2 women arrested for allegedly embezzling from Craig’s domestic violence assistance organization | CraigDailyPress.com

2 women arrested for allegedly embezzling from Craig’s domestic violence assistance organization

Erin Fenner
A banner for Advocates Crisis Support Services is shown during an October 2013 rally against domestic violence. Two Moffat County residents have been arrested under suspicion of stealing from the nonprofit organization.

— Two former associates of Advocates Crisis Support Services in Craig were arrested and charged with felony theft and conspiracy for allegedly embezzling more than $450,000 from the nonprofit between 2009 and 2013.

Renae Virden, former secretary/treasurer for the Advocates board and Kimberly Gardner, former grants and financial manager for the organization, were arrested Thursday and are on bond for $20,000 each, according to a press release from the Ninth Judicial District Attorney’s office.

Advocates provides resources to victims of sexual assault and domestic violence in the form of housing, counseling and other support.

Sharon Farquhar, executive director of Advocates, along with another board member brought attention to the misappropriation of the organization’s funds, according to an arrest affidavit.

Farquhar was hired on as the executive director in June 2013 and said she was surprised at the lack of access she had to overseeing the nonprofit’s finances. When Farqhar asked to look at the finances, she said Virden and Gardner brushed her off.

“I knew it was fishy. It’s just not the way to run things. I was not surprised to find things were going wrong. Otherwise, there’s no reason to be secretive,” she said.

It wasn’t until Virden and Gardner left Advocates in November 2013 that Farquhar was finally able to evaluate the finances.

According to the arrest affidavit, Virden began writing checks to herself — unauthorized by the four-member-board — in 2011. Gardner processed the checks.

One check was made out for nearly $10,000 to pay for travel expenses for Virden — expenses that never were authorized as reimbursement by the board.

More than $80,000 in checks were written out to “Weldon” with an address in Fruita, according to the report. Virden reportedly has a boyfriend named Lew Weldon and was living with him in Fruita when charges were filed. Gardner has received more than $90,000 each year as a part-time contract employee, according to the report. Virden also pushed back auditing, requesting a “review” instead, according to the affidavit.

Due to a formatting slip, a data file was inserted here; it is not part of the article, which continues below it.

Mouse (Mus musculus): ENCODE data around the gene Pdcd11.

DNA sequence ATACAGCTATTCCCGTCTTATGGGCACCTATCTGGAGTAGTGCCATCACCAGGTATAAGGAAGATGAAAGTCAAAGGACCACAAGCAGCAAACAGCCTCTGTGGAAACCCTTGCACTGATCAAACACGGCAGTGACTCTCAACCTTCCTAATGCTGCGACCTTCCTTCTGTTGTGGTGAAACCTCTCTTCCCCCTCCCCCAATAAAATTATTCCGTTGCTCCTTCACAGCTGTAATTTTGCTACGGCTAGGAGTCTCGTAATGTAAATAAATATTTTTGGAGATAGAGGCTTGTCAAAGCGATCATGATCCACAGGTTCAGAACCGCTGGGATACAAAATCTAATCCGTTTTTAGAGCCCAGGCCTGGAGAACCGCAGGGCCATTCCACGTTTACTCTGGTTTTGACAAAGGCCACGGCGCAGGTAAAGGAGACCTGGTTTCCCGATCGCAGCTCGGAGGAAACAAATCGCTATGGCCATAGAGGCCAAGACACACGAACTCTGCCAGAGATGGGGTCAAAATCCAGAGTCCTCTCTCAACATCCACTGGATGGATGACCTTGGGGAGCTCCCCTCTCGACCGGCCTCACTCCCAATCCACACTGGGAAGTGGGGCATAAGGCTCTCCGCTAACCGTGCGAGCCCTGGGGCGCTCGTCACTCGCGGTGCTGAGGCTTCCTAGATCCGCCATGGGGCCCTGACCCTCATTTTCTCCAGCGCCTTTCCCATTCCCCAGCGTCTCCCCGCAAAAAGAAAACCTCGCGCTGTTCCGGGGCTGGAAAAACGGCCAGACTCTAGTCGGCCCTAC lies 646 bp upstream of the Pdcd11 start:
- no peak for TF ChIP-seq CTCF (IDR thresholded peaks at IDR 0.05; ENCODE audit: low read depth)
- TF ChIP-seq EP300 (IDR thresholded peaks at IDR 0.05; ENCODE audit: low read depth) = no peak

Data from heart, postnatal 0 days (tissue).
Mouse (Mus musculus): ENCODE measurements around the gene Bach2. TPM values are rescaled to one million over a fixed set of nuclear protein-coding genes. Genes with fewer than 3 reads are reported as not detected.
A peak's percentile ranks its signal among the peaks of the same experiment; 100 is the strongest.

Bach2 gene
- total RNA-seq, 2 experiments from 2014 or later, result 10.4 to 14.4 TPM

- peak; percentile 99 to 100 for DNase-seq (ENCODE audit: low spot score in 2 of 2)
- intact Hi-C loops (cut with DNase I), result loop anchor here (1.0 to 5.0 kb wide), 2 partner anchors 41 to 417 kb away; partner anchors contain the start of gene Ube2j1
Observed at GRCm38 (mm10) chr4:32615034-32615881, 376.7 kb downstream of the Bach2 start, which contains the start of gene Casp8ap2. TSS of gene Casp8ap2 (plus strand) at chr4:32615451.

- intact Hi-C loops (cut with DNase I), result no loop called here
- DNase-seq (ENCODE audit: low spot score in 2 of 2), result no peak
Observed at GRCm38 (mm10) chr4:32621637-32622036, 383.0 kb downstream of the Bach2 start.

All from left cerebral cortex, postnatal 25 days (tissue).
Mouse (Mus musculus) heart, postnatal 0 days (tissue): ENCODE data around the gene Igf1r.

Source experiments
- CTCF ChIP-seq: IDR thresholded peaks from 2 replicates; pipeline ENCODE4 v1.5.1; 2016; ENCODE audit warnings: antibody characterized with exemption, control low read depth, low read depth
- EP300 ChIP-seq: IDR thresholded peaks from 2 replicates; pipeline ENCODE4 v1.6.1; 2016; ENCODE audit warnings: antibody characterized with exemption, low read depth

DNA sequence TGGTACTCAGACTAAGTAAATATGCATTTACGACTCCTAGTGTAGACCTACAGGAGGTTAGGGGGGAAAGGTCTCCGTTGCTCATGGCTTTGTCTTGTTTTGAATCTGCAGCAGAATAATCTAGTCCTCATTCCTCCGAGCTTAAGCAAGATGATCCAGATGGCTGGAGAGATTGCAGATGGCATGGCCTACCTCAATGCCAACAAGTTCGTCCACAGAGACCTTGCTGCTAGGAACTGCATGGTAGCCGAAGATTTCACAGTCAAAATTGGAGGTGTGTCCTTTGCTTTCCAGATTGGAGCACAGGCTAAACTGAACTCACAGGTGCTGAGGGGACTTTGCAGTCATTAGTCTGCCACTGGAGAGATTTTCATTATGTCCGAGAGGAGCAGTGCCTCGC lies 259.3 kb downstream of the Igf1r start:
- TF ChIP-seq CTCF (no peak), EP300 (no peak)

Because of this, Advocates didn’t wrap up its 2012 audit until June this year, Farquhar said.

While they’ve been able to keep up with client services, employees have taken a hard hit throughout the past few years, she said.

“I can’t see that this impacted our client services. Our client numbers are still high. We just don’t turn people away,” she said. “What really has suffered (are) the employees.”

The employees’ health plans and retirement plans were cut under Virden and Gardner’s advice, Farquhar said.

“The board followed their advice and eliminated their health insurance, I believe, in 2011 and the retirement plan in fall 2013,” Farquhar said.

With already small salaries, this meant some employees had to pursue opportunities elsewhere.

The nonprofit already operates on a meager budget averaging between $300,000 and $500,000 each year. It has three full-time employees, three part-time employees and three on-call staff members. Part of those funds is pass-through funds, which provides salary for a domestic violence and sexual assault police investigator.

The board trusted Virden and Gardner because of the relationship they had with board members, Farquhar said. Virden was also in a position of power when it came to finances.

“They each had pretty long-term relationships with members of the board. That is a really critical part of how they were able to pull this off. It’s not just a professional betrayal, but it’s been a very personal betrayal,” Farquhar said. “The only people they were answering to were themselves. They were just very charismatic.”

The case will be set in Glenwood Springs, since the local district attorney’s office works closely with Advocates and it would be a conflict of interest. The local DA’s office provides financial support to the victim assistance nonprofit and serves on the advisory board.

Farquhar said she is working to make sure Advocates can put this behind it. The team is assisting in the investigation in any way they can and getting the organization back on track, she said.

Contact Erin Fenner at 970-875-1794 or efenner@CraigDailyPress.com.

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